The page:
• Possible Nintendo Direct: There have been unsubstantiated whispers of a Nintendo Direct coming this week, potentially for Thursday, January 11. Who knows if these rumors will end up being true (according to Nintendo's time table, it's about time for one).

Nadia's Note Block Beat Box: Desert from Terranigma

If you've been following the exciting adventure that is my life, then you might know I received the classic SNES RPG Terranigma as part of a Christmas gift. Not an official cart, mind you, since the game never came to North America. Rather, a reproduction cart. It's still satisfying to plug that bad boy into an actual SNES and play it on a CRT set, let me tell you.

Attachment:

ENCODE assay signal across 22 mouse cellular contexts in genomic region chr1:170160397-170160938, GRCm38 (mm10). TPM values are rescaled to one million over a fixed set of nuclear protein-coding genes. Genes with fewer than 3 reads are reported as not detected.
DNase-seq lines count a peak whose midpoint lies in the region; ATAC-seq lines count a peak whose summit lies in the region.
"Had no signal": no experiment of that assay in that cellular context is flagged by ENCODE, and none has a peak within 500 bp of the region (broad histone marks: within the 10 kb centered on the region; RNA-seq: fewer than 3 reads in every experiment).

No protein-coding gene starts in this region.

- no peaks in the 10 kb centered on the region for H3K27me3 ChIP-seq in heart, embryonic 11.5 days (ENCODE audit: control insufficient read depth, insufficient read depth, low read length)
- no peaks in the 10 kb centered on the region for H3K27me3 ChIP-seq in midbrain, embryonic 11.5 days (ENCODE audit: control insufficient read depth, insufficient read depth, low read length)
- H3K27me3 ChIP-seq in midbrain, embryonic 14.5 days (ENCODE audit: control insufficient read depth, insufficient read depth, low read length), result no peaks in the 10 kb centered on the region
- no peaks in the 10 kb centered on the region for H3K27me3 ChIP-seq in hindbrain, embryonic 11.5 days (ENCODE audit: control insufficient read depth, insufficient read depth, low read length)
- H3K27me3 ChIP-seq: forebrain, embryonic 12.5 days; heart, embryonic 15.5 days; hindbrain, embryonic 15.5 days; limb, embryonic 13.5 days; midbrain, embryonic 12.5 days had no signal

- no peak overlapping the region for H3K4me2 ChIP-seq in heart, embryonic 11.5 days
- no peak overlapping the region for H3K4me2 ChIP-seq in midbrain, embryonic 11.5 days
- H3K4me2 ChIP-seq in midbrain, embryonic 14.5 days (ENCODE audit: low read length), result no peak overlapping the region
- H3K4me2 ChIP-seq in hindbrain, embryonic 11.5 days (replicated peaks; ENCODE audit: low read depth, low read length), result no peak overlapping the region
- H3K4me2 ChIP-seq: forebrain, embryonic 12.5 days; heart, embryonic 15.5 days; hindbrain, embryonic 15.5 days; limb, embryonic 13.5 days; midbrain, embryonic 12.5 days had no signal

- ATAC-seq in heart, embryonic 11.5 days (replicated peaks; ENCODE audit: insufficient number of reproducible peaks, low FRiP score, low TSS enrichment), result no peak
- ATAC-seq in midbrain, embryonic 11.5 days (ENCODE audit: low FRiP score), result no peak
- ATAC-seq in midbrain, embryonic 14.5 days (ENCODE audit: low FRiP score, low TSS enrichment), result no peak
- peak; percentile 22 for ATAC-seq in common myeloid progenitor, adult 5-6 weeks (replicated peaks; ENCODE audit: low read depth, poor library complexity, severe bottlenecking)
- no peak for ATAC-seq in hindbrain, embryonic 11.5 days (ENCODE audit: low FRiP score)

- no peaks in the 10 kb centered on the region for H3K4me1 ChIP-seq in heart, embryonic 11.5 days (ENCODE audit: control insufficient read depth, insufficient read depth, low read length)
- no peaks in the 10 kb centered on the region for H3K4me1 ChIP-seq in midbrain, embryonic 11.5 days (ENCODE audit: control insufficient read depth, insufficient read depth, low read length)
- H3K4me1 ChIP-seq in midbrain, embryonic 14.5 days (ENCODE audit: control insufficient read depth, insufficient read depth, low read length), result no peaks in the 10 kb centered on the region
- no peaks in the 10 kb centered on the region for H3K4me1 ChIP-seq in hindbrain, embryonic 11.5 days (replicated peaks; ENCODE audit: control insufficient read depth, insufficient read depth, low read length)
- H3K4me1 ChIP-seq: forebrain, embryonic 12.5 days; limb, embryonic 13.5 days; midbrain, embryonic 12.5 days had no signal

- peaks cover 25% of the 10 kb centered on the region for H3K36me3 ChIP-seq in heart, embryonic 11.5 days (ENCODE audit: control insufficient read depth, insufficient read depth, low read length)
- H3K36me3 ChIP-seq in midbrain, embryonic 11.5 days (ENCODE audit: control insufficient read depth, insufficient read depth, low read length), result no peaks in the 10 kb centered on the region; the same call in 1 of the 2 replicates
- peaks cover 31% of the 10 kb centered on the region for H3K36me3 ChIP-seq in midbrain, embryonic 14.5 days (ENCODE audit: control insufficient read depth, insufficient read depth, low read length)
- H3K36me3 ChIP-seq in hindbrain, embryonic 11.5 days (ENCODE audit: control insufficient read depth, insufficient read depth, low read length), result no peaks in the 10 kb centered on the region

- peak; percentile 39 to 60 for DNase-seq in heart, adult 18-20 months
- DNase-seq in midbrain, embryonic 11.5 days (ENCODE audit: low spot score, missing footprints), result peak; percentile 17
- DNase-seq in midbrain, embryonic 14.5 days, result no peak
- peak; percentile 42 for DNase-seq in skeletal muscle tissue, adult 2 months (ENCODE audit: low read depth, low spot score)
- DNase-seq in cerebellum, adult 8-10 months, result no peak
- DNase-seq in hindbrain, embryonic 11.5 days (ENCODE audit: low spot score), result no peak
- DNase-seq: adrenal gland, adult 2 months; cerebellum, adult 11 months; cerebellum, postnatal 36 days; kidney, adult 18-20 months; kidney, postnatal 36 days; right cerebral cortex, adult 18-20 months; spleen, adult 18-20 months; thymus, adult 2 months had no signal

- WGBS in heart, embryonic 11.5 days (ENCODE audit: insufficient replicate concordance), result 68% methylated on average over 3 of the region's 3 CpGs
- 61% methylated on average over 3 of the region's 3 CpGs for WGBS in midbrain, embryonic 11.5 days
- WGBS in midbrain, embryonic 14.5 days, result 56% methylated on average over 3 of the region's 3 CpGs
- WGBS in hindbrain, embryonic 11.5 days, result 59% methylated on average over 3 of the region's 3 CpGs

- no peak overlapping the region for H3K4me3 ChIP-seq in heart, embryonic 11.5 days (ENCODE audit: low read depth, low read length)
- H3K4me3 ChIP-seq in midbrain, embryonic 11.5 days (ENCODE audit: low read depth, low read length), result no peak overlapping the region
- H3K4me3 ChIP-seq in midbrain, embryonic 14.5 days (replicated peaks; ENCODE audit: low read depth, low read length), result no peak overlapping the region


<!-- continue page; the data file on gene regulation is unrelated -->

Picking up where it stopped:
Terranigma's soundtrack isn't as celebrated as Final Fantasy VI's or Chrono Trigger's, but it's nothing to pooh-pooh, either. In my opinion, the adventure contains one of the eeriest music clips ever composed for a RPG: The simply-titled "Desert." This 13-second clip consists of a high-pitched, undulating note against a lonely backdrop. It still makes my skin prickle, especially in context of the game's story: You tend to hear the "song" in barren, lonely places devoid of hope, light, and life.

Incidentally, I first played Terranigma around the time of the 9/11 attacks, so hearing "Desert" in the same time frame didn't make me feel particularly relaxed about the future.

Mike's Media Minute